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Medicare Part D and Potentially Inappropriate Medication Use in the Elderly

The American Journal of Managed CareSeptember 2012
Volume 18
Issue 9

High-risk drug use increased slightly among seniors gaining Medicare Part D coverage; however, high-risk drugs account for a small share of total drug use.


Inappropriate medication use, which is common in older adults, may be responsive to out-of-pocket costs. We examined the impact of Medicare Part D on inappropriate medication use among Medicare beneficiaries.

Study Design:

Pre-post with comparison group.


Using data from 34,679 elderly beneficiaries in Medicare plans from 2004 to 2007, we used Healthcare Effectiveness Data and Information Set measures of prescribing quality: (1) any use of Drugs to Avoid in the Elderly (DAE), (2) a proportion of total medication use attributable to DAEs, and (3) any Potentially Harmful Drug-

Disease Interactions in the Elderly (DDE). Rates of inappropriate use among 3 groups transitioning from no drug coverage or limited coverage ($150 or $350 quarterly caps) to Part D in 2006 were compared with those with constant drug coverage.

Results: DAE use increased slightly among those moving from no coverage to Part D (from 15.72%-17.61%) whereas the comparison group’s use decreased (20.97%-18.32%) [relative odds ratio (ROR) = 1.34, 95% confidence interval [CI] 1.22-1.48, P <.0001]. However, the proportion of total drug use attributable to DAEs declined among the no coverage group after Part D (3.01%-1.98%), a significant difference relative to the comparison group (ROR = 0.84, 95% CI 0.72-0.98, P = .03). Rates of DDE were low (1%) both before and after Part D.


While use of high-risk drugs increased slightly among those gaining Part D drug coverage, high-risk drug use actually declined as a proportion of total drug use, and the prevalence of drug-disease interactions remained stable.

(Am J Manag Care. 2012;18(9):e315-e322)We found that Medicare Part D was associated with small increases in the use of high-risk medications but no change in drug-disease interactions among the elderly transitioning from no coverage to the drug benefit:

  • The proportion of total medication use accounted for by high-risk drugs was low pre—Part D, and declined post–Part D. This finding suggests that the use of high-risk drugs may be less responsive to changes in price as compared with other drugs.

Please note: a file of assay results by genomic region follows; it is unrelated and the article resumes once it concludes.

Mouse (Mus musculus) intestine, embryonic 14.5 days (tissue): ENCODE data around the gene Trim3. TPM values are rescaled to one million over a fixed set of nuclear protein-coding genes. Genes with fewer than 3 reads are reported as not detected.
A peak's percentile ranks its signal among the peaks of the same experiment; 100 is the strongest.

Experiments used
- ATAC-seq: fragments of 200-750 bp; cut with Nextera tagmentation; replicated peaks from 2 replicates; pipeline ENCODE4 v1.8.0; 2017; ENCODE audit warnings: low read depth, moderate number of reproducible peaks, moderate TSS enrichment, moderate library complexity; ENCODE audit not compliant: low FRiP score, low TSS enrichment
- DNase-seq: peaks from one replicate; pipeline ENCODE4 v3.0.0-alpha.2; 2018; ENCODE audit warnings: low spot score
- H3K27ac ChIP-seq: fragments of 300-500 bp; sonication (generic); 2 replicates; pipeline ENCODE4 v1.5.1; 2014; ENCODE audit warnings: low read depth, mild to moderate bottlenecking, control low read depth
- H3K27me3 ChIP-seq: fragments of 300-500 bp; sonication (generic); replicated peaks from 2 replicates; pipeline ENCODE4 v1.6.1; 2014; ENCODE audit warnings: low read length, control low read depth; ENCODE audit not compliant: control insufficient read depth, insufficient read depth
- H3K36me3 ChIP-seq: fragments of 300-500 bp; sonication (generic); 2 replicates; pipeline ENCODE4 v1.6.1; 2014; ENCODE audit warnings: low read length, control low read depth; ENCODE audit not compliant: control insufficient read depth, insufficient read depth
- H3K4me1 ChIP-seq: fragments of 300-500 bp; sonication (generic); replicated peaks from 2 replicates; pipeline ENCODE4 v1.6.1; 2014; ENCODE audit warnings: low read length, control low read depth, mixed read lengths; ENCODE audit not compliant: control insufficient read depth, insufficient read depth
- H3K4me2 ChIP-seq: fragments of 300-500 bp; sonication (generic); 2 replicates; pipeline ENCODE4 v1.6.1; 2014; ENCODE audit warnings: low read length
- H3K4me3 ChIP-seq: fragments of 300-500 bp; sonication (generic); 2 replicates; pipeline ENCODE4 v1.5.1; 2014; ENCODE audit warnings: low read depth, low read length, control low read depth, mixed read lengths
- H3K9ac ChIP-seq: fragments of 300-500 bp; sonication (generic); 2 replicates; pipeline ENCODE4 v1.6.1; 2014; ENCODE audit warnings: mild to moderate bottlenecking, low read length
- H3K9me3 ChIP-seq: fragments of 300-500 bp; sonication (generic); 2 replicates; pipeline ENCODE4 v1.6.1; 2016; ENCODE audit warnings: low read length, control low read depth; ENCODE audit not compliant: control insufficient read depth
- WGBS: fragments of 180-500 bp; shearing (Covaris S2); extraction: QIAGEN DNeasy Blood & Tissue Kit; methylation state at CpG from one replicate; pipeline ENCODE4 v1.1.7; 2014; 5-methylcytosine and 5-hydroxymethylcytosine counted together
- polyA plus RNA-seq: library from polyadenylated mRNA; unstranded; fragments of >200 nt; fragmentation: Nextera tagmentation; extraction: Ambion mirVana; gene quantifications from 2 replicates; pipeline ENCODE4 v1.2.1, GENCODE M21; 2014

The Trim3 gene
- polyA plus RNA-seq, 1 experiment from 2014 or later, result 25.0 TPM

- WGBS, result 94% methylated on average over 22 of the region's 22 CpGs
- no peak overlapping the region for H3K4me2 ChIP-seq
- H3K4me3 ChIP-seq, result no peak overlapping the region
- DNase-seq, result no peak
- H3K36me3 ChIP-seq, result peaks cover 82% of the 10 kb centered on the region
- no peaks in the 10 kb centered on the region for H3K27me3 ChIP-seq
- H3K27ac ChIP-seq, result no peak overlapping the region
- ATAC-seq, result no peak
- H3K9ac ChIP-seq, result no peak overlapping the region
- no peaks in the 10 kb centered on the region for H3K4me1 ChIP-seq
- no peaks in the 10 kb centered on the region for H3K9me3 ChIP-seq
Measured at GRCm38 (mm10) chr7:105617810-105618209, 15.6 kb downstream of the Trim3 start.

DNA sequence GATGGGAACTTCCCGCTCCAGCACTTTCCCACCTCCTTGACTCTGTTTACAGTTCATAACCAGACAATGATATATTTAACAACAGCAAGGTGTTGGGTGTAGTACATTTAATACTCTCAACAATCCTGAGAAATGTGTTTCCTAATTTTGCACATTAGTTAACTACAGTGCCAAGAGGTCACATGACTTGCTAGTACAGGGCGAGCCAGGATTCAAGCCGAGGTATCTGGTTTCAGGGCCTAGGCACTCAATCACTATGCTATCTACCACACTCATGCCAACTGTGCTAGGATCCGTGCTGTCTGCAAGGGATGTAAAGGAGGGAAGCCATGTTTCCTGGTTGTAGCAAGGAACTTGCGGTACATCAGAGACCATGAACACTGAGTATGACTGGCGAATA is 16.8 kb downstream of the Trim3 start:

• To improve the quality of medication use among older adults, additional changes to pharmacy benefit design and health professional education may be necessary.

Potentially inappropriate medication use, which is common in older adults, can lead to adverse drug events and may increase healthcare costs.1-4 Little is known about the factors contributing to inappropriate medication use. In particular, we do not know whether prescription drug coverage influences the quality of prescribing or patients’ likelihood of filling prescriptions for inappropriate medications; this gap in knowledge is important given the significant expansion in drug coverage brought about by the Medicare drug benefit (Part D).5 Part D, which provides drug coverage to 28 million beneficiaries, cut the number of older adults lacking drug coverage in half, reduced out-of-pocket costs,6 increased prescription drug use,7 and improved adherence to treatment of chronic conditions.8-10 Less is known about the effect Part D has on the quality of medication use. By making drugs more affordable,

Part D may have increased inappropriate drug use. Alternatively, Part D could have decreased inappropriate use by increasing access to medication therapy management.11 A previous study estimated the impact of Part D on potentially inappropriate medication use using the Beers criteria.12 However, because that study compared Part D enrollees with all those not enrolling in Part D, most of whom had other sources of coverage, it likely underestimated the policy’s effect among the previously uninsured.